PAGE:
4. Finally, there is evidence that the intellectual climate in some parts of the world is changing. Underlying theoretical shifts are facilitating the acceptability of indigenous cultures of knowledge and learning. In the humanities and social sciences, for example, post-modernism is challenging many deeply held assumptions, and undermining the certainties of the scientific approach to the study of humans and their societies. In the physical and natural sciences the changes are even more profound. Quantum mechanics and chaos theory have challenged the very core of scientific thinking. The universe now is being perceived as complex and unpredictable. The rational-empirical approach, with its certainty and objectivity, is no longer fully accepted by many scholars. In fact, there is a growing belief that long-term solutions to the environmental and social problems currently confronting the human race may well depend not on scientific rationalism but on the more holistic and spiritual world-views of indigenous peoples (Teasdale, 1994).
Although the impacts of the above changes in attitudes and theories have been uneven, they are beginning to create a climate of acceptance of alternative cultures of knowledge and wisdom in education, at least in some parts of the world. This is reflected in many of the papers in this issue. Zane Ma Rhea notes how major attempts are being made to bring older local and religious knowledge back into many of the regional universities of Thailand. In this way students are being encouraged to look at their nation's own store of knowledge and wisdom, while staff are seeking more culturally relevant teaching methodologies which recognize the importance of context-based learning. Unaisi Nabobo and Jennie Teasdale give an exciting account of a teacher education course in Fiji that draws on the content and processes of both indigenous Fijian and Fiji Indian cultures of knowledge. From an Indonesian perspective, Elias Kopong explores the implications of a new law that allows local people to develop a supplementary school curriculum for the purpose of enhancing their own particular cultural values, beliefs and practices.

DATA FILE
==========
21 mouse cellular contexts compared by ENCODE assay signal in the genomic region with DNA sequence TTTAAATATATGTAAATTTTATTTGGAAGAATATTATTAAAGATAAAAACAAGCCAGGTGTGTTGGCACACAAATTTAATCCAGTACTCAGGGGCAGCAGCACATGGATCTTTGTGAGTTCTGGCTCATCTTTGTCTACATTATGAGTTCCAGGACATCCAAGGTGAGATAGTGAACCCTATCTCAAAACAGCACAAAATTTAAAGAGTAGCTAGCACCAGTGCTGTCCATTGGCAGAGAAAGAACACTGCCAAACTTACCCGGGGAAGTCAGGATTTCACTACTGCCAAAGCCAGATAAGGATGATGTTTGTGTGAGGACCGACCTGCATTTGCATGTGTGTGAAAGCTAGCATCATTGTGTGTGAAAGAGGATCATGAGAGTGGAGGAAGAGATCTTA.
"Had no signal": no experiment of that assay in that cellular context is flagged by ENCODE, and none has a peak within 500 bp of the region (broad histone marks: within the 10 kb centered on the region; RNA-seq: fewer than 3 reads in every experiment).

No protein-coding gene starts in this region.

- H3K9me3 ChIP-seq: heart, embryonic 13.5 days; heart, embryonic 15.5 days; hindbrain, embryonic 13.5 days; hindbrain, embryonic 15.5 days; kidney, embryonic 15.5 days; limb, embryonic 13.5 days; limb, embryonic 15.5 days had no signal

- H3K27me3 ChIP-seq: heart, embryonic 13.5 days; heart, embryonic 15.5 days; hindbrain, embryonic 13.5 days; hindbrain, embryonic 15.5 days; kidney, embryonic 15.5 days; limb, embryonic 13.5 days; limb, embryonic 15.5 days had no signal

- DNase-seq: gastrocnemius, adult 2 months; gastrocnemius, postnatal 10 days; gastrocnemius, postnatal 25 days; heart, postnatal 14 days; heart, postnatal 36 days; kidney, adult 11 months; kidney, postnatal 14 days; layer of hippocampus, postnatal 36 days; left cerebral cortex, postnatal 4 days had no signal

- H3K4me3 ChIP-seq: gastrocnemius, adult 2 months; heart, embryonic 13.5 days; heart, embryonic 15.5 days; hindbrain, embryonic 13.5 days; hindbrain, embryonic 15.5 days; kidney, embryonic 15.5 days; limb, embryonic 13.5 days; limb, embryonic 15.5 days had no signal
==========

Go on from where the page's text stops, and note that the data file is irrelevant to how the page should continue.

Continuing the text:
It is of vital importance to note, however, that this re-affirmation of traditional systems of knowledge and wisdom is not a retreat into the past. It is not a process of putting traditional knowledge into a sterile glass case, as in a museum, and seeking to preserve it in a lifeless and artificial way. Rather, it is a dynamic process that reflects a search for cultural continuity amidst constant adaptation to the new. At times it becomes a process of appropriation, of improvisation, and of invention. It involves constant change, yet it retains the deep values of the culture, and ensures a strong sense of cultural identity.
Let me give an example. One of the contributors to this issue, Michael Mel, is currently completing a doctoral thesis. He is from the Mogei culture in the Melpa area of the western highlands of Papua New Guinea. As a child, he was strongly grounded in the knowledge and wisdom of his own people. In writing his thesis Mel is drawing on his own indigenous store of knowledge, fusing it with contemporary Western theories and insights. He sees himself working at the cutting edge of culture change where the two cultures of knowledgethe Western and the indigenousare in constant and creative interaction. His processes of knowledge analysis are especially interesting. The theoretical chapters of his thesis begin by telling a story that provides a context for an overview of key issues. The issues are not separately identified and dealt with sequentially. Instead he approaches his research question by 'walking around it' in ever decreasing circles. At various stages other stories are told to clarify and explain. His approach to knowledge therefore is holistic rather than compartmentalized. He makes use of the oral literature of his own people, as well as drawing extensively on Western literature and theories.